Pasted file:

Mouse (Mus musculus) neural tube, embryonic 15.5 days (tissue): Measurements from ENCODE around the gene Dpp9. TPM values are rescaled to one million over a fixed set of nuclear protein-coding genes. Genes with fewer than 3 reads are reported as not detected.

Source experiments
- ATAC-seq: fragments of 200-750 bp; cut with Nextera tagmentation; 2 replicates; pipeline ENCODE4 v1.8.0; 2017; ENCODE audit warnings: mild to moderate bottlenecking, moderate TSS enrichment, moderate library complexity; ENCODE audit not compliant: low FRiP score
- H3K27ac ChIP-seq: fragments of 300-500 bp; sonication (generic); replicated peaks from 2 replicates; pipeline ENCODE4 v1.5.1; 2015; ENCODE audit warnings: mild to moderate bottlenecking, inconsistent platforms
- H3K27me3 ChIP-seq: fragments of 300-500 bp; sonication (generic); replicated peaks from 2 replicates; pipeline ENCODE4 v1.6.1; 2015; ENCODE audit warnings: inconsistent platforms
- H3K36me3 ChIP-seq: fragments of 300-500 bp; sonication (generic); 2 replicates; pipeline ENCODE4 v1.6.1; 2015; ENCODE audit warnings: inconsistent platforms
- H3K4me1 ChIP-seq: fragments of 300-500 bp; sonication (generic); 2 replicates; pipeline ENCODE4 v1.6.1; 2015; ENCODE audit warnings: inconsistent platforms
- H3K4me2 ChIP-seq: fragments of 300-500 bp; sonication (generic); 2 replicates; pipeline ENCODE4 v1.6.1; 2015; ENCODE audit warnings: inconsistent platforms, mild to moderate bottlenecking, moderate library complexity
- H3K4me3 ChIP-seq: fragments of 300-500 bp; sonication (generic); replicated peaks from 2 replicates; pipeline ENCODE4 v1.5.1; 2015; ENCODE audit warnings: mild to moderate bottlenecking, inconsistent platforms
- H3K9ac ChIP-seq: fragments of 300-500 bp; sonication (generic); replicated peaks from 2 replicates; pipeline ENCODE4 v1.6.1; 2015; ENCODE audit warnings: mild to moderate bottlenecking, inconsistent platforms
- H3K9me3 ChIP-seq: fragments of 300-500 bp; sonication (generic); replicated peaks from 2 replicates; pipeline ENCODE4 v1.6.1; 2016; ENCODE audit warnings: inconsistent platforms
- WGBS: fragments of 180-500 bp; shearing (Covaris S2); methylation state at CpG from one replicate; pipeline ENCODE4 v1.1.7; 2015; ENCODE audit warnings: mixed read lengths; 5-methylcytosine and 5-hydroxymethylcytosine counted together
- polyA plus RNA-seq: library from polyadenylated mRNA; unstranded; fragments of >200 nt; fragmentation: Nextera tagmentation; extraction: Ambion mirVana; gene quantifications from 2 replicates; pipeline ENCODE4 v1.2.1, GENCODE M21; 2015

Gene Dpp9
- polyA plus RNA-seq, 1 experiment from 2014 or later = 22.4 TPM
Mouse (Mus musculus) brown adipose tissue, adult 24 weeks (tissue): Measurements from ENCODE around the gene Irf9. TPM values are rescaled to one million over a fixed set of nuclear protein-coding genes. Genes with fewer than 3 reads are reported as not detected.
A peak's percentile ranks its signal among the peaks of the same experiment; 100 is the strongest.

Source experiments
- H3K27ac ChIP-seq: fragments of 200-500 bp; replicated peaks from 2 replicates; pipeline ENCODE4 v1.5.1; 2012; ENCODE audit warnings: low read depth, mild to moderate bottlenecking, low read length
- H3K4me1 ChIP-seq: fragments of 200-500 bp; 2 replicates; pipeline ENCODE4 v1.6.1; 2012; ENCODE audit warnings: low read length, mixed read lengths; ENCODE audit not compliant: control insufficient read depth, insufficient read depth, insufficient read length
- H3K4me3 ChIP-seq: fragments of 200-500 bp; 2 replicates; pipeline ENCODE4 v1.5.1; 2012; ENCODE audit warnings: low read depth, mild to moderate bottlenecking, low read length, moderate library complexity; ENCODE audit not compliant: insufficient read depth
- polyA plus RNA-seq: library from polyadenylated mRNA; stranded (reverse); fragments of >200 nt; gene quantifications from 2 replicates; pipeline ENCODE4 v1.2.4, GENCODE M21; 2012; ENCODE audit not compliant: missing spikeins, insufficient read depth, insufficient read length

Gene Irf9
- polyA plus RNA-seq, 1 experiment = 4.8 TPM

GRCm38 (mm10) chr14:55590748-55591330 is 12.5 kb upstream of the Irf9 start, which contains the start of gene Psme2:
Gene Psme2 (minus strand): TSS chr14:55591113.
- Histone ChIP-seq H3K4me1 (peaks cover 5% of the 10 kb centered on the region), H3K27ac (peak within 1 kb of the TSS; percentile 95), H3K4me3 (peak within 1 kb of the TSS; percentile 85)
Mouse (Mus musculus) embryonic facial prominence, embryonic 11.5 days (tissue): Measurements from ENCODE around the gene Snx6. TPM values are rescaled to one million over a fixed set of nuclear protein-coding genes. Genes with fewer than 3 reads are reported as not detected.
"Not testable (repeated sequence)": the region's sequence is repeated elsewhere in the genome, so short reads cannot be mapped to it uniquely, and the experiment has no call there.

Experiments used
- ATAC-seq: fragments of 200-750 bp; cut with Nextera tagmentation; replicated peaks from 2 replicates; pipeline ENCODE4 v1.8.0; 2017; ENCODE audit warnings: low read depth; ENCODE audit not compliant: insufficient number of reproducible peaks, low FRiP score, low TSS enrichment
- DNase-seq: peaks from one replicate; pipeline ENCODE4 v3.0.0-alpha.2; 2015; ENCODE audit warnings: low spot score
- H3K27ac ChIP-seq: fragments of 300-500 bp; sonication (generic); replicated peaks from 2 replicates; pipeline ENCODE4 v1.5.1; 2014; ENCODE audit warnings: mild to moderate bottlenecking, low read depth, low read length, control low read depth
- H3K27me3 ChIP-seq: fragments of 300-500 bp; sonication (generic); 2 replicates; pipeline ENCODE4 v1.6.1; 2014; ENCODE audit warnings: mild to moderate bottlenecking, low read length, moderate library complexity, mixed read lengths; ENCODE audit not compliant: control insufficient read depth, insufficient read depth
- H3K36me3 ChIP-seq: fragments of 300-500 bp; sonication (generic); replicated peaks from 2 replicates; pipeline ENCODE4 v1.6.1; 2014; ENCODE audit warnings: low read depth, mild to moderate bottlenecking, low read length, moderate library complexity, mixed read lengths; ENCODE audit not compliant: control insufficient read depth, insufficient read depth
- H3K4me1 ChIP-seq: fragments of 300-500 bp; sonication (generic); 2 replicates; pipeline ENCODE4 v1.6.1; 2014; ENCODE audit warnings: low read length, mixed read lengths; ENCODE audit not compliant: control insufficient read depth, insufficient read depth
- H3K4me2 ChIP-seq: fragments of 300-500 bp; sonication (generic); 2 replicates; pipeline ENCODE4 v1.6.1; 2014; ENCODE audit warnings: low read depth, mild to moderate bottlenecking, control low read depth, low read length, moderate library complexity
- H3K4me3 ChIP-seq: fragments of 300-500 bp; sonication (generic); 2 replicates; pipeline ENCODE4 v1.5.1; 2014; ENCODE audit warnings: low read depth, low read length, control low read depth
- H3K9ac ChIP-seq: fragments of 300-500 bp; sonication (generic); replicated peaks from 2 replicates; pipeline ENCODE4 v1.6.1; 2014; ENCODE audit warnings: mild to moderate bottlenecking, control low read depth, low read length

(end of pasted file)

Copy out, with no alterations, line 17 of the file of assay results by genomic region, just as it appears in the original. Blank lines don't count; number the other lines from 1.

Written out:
A peak's percentile ranks its signal among the peaks of the same experiment; 100 is the strongest.